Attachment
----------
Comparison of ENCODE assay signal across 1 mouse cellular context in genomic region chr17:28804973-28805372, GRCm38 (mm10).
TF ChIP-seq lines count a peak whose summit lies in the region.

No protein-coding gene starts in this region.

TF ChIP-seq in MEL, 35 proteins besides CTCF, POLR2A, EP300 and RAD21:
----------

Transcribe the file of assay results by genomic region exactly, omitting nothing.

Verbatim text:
Comparison of ENCODE assay signal across 1 mouse cellular context in genomic region chr17:28804973-28805372, GRCm38 (mm10).
TF ChIP-seq lines count a peak whose summit lies in the region.

No protein-coding gene starts in this region.

TF ChIP-seq in MEL, 35 proteins besides CTCF, POLR2A, EP300 and RAD21: